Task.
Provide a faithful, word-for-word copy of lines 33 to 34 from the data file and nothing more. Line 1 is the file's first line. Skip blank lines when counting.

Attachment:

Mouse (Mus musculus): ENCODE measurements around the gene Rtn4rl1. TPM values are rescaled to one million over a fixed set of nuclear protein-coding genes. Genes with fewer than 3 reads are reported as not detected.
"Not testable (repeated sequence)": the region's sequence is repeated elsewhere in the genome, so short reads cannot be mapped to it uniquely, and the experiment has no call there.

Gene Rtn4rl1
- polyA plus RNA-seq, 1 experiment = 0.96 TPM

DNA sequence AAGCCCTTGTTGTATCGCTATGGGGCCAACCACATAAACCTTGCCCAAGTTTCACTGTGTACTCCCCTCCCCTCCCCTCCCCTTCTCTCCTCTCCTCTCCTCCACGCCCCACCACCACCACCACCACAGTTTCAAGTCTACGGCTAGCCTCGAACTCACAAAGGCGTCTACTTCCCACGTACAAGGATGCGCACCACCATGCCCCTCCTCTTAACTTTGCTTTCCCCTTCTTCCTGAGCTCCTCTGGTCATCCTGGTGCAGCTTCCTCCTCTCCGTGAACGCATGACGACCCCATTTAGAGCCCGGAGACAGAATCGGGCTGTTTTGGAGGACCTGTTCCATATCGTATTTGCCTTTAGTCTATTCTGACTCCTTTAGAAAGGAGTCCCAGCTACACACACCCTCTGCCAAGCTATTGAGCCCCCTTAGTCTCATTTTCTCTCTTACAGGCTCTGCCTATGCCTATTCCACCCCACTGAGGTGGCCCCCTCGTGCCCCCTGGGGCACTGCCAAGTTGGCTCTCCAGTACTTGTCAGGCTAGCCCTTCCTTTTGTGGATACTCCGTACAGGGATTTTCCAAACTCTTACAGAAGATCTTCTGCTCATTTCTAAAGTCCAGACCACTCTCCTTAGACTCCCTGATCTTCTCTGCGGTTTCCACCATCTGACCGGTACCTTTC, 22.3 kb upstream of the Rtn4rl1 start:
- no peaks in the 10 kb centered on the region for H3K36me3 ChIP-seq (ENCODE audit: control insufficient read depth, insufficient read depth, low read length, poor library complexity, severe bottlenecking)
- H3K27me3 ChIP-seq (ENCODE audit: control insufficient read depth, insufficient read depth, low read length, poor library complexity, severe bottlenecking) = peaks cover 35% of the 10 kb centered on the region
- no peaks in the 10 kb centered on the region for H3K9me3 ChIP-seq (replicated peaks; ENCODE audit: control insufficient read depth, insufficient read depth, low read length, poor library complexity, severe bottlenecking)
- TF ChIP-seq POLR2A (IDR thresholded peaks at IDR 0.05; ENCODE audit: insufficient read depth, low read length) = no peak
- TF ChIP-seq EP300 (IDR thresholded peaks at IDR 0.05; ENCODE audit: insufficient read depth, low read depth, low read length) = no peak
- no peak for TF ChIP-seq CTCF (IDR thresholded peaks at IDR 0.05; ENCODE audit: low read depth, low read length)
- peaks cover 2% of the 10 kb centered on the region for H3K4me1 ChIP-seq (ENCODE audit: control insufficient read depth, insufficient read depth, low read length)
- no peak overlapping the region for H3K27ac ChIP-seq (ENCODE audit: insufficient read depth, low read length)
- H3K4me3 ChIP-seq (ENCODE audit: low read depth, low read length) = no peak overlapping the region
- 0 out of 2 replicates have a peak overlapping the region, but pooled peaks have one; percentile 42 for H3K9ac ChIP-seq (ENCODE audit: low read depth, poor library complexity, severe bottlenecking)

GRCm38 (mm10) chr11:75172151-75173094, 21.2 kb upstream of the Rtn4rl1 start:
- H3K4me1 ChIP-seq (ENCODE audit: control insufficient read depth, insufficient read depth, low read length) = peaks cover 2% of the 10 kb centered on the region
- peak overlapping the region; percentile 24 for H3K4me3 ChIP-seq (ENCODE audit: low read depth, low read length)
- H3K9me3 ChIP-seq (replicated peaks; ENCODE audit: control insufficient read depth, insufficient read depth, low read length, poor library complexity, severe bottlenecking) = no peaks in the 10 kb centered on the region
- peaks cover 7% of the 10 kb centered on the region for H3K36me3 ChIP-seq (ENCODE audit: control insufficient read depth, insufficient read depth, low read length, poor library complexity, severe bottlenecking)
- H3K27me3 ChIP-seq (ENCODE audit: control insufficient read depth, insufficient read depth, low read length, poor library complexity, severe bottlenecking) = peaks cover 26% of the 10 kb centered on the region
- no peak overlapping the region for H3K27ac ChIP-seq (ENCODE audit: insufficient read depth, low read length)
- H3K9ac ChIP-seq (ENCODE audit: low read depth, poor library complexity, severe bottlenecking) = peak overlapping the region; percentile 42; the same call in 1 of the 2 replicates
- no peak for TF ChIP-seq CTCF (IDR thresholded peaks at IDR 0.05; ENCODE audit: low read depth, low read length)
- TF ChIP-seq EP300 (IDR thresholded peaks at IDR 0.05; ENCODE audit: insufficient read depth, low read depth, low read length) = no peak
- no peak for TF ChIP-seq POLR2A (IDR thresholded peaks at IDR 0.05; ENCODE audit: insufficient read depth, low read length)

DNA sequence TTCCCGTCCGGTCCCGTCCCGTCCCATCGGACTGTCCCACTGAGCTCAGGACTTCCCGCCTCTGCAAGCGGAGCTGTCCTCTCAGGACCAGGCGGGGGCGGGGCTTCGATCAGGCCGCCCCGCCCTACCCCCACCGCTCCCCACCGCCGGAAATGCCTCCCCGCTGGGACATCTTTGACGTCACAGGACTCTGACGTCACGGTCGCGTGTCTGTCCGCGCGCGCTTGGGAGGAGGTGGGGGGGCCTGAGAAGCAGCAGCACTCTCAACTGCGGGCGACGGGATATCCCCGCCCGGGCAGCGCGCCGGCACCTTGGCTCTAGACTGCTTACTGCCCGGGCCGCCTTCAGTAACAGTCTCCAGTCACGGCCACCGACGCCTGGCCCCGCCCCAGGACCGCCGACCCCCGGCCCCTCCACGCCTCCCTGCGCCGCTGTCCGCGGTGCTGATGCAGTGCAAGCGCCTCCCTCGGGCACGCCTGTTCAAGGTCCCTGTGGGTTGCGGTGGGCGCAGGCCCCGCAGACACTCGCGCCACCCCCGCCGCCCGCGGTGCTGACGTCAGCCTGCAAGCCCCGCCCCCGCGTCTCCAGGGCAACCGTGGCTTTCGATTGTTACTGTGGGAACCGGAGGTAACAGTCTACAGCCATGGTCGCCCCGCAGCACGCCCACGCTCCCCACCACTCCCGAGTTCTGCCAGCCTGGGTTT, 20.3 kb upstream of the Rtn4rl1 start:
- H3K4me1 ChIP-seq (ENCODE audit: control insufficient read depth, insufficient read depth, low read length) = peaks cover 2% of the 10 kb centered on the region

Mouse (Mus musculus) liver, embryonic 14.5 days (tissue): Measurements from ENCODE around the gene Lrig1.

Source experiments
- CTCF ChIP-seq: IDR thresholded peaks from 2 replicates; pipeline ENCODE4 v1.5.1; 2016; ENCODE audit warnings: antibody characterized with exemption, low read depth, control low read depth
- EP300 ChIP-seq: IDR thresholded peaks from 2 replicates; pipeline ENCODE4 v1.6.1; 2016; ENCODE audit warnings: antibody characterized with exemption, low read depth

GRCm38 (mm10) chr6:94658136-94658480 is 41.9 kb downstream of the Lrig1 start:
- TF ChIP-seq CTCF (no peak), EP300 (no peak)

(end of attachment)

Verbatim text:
GRCm38 (mm10) chr6:94658136-94658480 is 41.9 kb downstream of the Lrig1 start:
- TF ChIP-seq CTCF (no peak), EP300 (no peak)